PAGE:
Saturday, 15 April 2017

The Problem with Platemail

Sir Stefan was determined to win this year's game of statues.
Morning all, if indeed it is morning at all when you are reading this. Today is my birthday and I am 38 years old and so have a little extra leeway today to get some hobby in. So I have used this advantage to write up yesterday's painting which, for me at least, was incredible as I finished four figures in a single sitting, a feat I have never before achieved! 

When I was last at Foundry I bought a few of the ex-Citadel Perry medievals on a whim. I fancied a challenge and eagerly ripped them from their blister pack and set to work. What followed was a 'knightmare' - see what I did there!? 

Painting single figures encased entirely in steel results in, to my eye at least, pretty dull models, even if they can be completed in about thirty minutes. I wasn't happy with the results at all and popped over to see what the examples on the Foundry website looked like. 

Not any better really, as the same problem occurred despite the nice basing tying the models together. So what to do? I tried edge highlighting next but that just looked silly and I abandoned the attempt pretty quickly and realised why painters in the '80s quickly moved to different colours to paint armour. It is much more interesting. 

In the end, I opted for a second shade to contrast against the silver. Inspired by the Nilfgaardians in the Witcher games, I went for black and after a little fiddling around found that just painting the helmets in this shade and ensuring that the scabbards gave some bright contrast the results were much improved. About a week or so ago I had admired the blacks on Jean-Baptiste's Noise Marine and wanted to try something similar, so drybrushed over the jet black with various shades of grey before adding a few edge highlights.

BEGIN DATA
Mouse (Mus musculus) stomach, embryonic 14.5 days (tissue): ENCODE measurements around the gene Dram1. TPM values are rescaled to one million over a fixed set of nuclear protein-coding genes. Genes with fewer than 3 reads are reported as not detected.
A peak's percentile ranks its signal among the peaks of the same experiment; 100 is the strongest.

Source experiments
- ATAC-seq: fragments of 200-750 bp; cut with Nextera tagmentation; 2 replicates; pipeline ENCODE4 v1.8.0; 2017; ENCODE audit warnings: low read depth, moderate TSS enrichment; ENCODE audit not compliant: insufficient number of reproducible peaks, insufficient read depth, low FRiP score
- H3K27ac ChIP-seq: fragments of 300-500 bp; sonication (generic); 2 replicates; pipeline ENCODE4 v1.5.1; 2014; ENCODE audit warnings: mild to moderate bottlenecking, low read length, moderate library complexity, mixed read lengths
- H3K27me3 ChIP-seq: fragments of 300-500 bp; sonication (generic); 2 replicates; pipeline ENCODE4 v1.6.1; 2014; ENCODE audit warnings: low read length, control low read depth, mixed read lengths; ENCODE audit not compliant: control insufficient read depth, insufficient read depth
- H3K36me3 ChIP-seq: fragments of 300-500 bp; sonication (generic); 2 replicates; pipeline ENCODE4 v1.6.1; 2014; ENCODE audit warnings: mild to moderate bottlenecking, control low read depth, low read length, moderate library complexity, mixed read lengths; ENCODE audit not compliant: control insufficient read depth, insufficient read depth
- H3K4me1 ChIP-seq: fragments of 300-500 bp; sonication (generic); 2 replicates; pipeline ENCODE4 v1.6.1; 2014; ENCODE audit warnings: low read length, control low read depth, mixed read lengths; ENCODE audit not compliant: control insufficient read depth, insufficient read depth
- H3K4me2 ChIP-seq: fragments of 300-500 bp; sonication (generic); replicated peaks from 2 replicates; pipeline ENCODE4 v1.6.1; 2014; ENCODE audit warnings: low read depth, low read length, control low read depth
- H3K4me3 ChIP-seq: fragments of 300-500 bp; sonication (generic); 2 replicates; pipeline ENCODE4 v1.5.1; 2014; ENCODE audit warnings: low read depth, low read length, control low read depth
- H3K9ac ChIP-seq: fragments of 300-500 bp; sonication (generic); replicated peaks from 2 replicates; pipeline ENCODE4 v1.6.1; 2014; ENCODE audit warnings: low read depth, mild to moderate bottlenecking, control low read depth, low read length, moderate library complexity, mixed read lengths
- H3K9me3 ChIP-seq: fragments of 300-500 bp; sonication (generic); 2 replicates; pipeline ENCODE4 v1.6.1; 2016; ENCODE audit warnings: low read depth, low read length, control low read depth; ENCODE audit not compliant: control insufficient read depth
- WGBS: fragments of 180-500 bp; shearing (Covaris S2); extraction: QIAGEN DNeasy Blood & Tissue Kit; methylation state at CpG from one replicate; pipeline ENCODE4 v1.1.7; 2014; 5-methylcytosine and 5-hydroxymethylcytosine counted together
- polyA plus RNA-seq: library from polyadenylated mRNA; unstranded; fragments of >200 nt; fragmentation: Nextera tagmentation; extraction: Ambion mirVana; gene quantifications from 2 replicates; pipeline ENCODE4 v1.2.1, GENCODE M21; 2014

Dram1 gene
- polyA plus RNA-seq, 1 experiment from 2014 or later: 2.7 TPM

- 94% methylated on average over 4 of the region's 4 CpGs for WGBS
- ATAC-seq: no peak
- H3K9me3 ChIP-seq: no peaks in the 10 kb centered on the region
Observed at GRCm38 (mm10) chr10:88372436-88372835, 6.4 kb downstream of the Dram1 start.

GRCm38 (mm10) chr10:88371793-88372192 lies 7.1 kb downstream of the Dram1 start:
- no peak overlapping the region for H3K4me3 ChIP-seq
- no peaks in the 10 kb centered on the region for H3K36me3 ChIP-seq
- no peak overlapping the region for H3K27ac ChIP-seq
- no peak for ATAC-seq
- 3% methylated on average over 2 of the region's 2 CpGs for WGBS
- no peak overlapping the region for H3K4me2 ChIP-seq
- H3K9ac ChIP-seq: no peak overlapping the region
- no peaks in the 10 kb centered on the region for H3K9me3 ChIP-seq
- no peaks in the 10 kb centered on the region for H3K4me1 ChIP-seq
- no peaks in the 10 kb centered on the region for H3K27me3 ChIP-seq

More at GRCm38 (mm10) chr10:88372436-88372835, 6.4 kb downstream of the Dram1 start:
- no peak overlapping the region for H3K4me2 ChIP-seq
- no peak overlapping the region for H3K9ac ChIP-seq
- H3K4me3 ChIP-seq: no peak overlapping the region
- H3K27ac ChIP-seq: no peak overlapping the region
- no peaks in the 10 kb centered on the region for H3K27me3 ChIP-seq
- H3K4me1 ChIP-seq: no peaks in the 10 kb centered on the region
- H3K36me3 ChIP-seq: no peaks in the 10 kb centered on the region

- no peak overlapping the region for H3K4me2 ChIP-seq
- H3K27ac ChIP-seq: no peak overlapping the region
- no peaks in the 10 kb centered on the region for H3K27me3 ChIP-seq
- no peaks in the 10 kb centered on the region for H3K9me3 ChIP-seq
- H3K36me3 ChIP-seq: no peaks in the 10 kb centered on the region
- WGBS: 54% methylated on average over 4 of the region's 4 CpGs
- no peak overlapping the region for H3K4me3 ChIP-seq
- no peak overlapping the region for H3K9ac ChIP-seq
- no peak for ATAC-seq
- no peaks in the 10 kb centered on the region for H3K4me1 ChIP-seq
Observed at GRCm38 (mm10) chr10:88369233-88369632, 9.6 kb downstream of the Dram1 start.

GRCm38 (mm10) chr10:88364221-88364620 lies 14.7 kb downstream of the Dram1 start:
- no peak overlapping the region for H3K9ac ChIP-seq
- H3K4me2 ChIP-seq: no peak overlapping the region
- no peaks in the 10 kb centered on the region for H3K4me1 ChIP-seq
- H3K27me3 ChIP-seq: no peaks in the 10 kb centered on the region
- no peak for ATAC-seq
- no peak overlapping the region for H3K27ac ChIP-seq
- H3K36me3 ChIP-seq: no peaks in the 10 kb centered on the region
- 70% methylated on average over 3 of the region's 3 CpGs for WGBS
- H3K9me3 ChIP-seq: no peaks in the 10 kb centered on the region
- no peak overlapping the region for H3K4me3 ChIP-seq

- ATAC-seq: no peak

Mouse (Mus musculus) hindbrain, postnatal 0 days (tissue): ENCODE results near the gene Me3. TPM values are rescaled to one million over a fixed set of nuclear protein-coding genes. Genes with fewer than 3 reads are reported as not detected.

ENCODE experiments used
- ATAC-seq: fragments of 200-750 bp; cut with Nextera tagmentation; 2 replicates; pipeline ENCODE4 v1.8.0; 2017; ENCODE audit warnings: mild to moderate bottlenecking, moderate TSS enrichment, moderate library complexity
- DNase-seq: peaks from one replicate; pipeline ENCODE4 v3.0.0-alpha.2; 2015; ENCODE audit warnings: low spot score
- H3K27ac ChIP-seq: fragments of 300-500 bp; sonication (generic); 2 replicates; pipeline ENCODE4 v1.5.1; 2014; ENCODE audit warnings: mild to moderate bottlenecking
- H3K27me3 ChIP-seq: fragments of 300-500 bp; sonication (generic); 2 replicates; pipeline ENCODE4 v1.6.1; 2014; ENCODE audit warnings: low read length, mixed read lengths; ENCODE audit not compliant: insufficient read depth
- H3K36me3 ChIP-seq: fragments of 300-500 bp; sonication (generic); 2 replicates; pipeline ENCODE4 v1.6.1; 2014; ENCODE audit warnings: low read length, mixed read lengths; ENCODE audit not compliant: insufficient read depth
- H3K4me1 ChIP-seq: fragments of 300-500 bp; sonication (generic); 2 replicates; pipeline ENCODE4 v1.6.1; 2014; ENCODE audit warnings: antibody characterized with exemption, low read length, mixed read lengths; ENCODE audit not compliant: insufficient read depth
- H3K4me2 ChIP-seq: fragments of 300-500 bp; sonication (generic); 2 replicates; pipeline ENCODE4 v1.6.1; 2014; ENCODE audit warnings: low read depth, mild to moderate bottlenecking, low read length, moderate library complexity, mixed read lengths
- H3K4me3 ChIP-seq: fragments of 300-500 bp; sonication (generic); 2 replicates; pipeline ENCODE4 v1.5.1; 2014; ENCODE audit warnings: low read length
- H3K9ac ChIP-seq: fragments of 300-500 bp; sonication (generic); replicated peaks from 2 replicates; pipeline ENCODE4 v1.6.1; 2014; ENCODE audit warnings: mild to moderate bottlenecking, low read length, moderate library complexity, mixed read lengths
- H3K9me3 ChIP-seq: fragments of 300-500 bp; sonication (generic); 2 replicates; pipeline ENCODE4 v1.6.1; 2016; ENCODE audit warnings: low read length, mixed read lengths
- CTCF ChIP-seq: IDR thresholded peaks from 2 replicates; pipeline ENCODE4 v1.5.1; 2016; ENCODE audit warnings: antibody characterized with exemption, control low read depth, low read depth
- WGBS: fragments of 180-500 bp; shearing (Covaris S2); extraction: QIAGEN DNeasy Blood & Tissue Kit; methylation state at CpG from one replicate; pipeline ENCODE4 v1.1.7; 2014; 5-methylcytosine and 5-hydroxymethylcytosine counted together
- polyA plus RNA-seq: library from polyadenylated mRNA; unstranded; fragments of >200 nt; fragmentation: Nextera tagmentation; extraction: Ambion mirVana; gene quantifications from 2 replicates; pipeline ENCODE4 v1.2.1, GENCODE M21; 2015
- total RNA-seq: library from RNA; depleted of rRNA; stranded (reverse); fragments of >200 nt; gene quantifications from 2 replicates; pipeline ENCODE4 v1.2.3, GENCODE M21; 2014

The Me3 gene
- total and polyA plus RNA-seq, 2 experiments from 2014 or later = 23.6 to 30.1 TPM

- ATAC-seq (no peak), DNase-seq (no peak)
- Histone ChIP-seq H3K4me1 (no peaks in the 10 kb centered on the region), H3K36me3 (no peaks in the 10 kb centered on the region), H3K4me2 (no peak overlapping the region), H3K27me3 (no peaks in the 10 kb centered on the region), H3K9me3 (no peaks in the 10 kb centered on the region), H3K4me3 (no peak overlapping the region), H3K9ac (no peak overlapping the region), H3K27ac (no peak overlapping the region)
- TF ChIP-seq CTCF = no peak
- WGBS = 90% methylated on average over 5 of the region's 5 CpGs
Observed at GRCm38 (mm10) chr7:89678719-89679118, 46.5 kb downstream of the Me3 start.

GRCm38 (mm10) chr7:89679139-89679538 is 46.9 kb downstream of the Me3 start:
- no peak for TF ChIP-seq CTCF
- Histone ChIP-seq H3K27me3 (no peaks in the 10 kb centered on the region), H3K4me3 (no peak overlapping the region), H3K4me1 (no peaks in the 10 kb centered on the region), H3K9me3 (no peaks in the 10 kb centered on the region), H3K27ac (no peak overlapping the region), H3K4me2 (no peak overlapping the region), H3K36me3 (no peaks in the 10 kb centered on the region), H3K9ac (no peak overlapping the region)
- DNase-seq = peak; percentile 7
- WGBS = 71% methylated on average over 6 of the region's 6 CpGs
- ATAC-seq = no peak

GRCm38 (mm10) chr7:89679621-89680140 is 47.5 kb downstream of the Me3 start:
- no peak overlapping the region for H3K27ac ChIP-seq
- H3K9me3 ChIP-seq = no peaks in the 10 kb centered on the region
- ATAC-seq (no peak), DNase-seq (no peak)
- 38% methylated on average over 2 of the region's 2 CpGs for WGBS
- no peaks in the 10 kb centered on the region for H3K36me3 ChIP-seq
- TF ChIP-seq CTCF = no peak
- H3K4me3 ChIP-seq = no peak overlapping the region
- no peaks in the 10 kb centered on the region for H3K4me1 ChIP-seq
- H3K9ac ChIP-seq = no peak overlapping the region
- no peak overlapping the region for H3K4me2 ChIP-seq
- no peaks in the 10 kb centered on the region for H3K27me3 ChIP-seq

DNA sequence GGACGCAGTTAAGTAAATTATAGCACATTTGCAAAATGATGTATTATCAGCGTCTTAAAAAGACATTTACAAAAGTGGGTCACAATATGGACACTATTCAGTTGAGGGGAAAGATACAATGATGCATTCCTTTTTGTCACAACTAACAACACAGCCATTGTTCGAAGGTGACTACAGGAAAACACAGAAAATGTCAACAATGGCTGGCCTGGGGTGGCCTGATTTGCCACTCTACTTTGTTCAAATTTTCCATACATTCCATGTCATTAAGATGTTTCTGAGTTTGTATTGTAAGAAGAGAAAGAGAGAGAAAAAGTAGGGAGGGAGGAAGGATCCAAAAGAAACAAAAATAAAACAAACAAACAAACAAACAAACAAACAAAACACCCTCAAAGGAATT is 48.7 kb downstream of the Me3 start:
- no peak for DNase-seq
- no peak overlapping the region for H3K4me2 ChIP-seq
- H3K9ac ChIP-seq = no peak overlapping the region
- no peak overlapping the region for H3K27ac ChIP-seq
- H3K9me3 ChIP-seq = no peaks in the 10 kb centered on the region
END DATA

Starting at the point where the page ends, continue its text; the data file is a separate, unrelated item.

The assualt on Trumpton was going well.
To break up the black further, on a couple of the models I added a few white additions, either on the helm itself or on a knee. Gold was used for the hilts of the double handers and the sidearms just to contrast against the silver further. Finding the pure silver a little garish still, as a final touch I gave all of the steel (save the sword blades) a couple of blue ink glazes to get the 'cold' look I was after. 

Simon Cowell's 'next big thing' were unsure of their latest makeover.
Having managed to get couple of suitable shots of two of the models, my camera battery gave up the ghost and by the time it had charged the light quality had changed, hence why the group shot is a little bleached out but it gives you a general idea of work so far. I still have the four remaining figures in the set to finish and they are all in various states of completion. I hope to get the unit complete at some point over the Easter weekend. 

One thing I am interested in though is dealing with the 'problem of platemail' a little further. I still feel there is much improvement to make to this particular skill and would like to hear other enthusiasts' methods and colour recipes. I will share mine in detail below so you can understand how I achieved my results in turn. 

1) Base in black. 
2) Drybrush in medium silver.
3) Black ink wash. 
4) Paint plates carefully in medium silver, leaving thin black lines between each piece.
5) Highlight plates in the centre with a bright silver. 
6) Wash over with blue ink glaze. 

Hopefully, I will hear from some of you soon and can apply your advice to the next batch!! 



  1. Happy Birthday mate and good job, I hate painting metal colours myself almost as much as human flesh.